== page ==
Monday, October 30, 2006


Video Recommendations

Monday, October 23, 2006


Credit where credit is due

Weird Al's new album, Straight Outta Lynwood, has landed on Billboard's top 10, with its premier song, White and Nerdy, getting number 9. Both marks are the artist's highest showings in his 27 year career. The White and Nerdy music video "world premier" on AOL was canceled because it was already widely distributed on YouTube and other video sharing sites. Rather than being miffed, Weird Al gives the Internet credit for his greatest success, saying,
The ("Nerdy") video has gotten a lot of attention, and the proliferation of places like YouTube (has) been a big help.

I'd kind of written off the chance of ever having another hit single, since record labels weren't really releasing commercial ones. As much as people are griping about the Internet taking sales away from artists, it's been a huge promotional tool for me.

Friday, October 20, 2006


It's not tool use, but...

Most impressive. One or more crows in Japan have learned that an easier way to crack a nut is to drop it into traffic. That left the subtle problem of having to retrieve the nut guts from amongst the wizzing cars. Watch the video to see the amazing solution.

From Ursi's Blog

Tuesday, October 17, 2006


Quote o' the Day

On today's All Things Considered, NPR's Scott Horsley reported on Bargain-Hunting in San Diego's Real-Estate Slump. He interviewed real estate auctioneer Bill Shepner, who offered this gem.
If you're looking for the next foreclosure, follow the Hummer. A lot of these Hummers were paid for out of equity lines and refinances -- and the Lexuses and the Mercedes.

Their income maybe was never enough to afford the loans, and their adjustable-rate mortgages are kicking in, and there's going to be some blood flowing in the streets.

Sunday, October 15, 2006


Free the podcasts

Two of my favorite NPR shows just announced that they'd start offering free podcasts. Previously, This American Life and Marketplace Money shows were available as podcasts from for a fairly hefty fee; to subscribe to Marketplace Money for a year cost nearly $120, whereas becoming a member of my local NPR station cost $20. Now they're available for the incredibly low price of "donate or feel guilty." Interestingly, at least TAL is following the New York Times model of moving the free content to a fee-required archive after a bit. I'll probably only use the Marketplace Money feed because it publishes new content earlier than YPR streams it, while TAL publishes after I've already created my own podcast of the content from YPR.

Saturday, October 14, 2006


Memory about Storage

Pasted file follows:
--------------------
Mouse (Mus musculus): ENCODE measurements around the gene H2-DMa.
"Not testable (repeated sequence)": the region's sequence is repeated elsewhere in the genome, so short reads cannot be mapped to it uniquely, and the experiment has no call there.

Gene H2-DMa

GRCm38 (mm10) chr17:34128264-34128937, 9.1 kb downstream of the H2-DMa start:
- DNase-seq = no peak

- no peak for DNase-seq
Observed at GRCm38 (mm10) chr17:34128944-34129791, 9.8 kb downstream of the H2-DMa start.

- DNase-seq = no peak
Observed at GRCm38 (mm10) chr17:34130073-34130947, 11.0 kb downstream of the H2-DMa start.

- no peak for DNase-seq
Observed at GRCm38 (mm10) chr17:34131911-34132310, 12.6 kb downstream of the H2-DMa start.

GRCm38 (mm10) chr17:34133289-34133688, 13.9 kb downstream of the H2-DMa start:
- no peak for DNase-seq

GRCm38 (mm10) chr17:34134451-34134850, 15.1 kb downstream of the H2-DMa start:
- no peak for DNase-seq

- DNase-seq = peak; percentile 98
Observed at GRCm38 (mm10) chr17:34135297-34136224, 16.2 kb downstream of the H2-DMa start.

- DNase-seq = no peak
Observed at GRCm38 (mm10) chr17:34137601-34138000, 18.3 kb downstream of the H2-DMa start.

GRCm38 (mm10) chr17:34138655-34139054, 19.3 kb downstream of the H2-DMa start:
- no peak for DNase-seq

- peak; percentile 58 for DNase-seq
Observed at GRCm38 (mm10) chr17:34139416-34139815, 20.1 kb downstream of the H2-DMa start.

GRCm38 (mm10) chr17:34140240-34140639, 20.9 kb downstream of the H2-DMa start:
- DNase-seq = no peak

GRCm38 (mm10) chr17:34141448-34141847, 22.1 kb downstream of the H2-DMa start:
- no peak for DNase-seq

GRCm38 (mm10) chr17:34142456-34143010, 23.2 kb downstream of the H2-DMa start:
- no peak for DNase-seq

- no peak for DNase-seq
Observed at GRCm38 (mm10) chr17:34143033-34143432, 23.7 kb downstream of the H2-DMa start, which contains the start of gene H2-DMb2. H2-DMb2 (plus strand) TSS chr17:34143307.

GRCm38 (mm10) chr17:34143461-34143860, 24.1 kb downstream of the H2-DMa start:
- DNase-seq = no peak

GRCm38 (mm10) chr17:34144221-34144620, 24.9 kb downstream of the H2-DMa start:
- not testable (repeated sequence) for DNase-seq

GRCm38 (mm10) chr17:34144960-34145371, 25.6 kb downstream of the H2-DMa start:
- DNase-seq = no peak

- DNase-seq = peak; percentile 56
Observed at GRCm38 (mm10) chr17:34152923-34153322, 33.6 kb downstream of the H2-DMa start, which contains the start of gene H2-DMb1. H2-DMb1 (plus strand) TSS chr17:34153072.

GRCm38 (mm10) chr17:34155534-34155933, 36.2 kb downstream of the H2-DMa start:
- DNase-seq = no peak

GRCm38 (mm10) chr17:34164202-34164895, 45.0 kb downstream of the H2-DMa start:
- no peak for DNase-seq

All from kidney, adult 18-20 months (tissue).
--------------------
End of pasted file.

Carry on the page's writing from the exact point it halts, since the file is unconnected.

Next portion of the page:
I remember that before serious Internet access reached the small town I grew up in, there was a sundry electronic goods store there that would mail order computer parts. For some reason, I stopped there one day and asked them about computer component prices, even though I had neither sufficient disposable income to purchase or a computer new enough to support such items. I remember being shocked that they were charging in the neighborhood of $2.50 per MB of hard drive storage, when the going rate should've been closer to $1 per MB.

I tell this "back in my day, uphill both ways" story only because I think it's wonderful that roughly 12 years later hard drive storage can be purchased at about $0.25 per GB, according to recent postings on SlickDeals. That's a 10,000 times increase in value compared to the price the local shop offered years ago, an annualized improvement of about 115%. Of course, those numbers are at least as suspect as my "through two feet of snow, barefoot" memory.

Wednesday, October 11, 2006


Integrating FxCop into CruiseControl.NET

Recently, I needed to integrate FxCop into our CC.NET server.  I had a few design goals for the integration.
I found couple useful resources along the way:
I discovered fairly quickly that FxCop locks the assemblies that it's analyzing, which meant that I had to make a copy of the assemblies that FxCop was analyzing or else the build project would fail because it couldn't copy to its output directory.  I also discovered that the return value of FxCopCmd doesn't indicate whether rule violations were found, rather whether a catastrophic error was encountered.  That meant that to get the CC.NET build to break, I had to run FxCop from another application to control the value that was returned to CC.NET.  I decided to accommodate both of those needs with msbuild.  I could've used NAnt for the same purpose.  Specifically, to break the CC.NET build I needed msbuild to examine the FxCop output and return a failing error code if any violations were found.  The ability to parse an XML file isn't in the base functionality of msbuild; however,  the <XmlRead> task of MSBuild Community Tasks Project does have that ability.

The steps for my msbuild script are:

<?xml version="1.0" encoding="utf-8"?>
<Project DefaultTargets="RunCheck" xmlns="">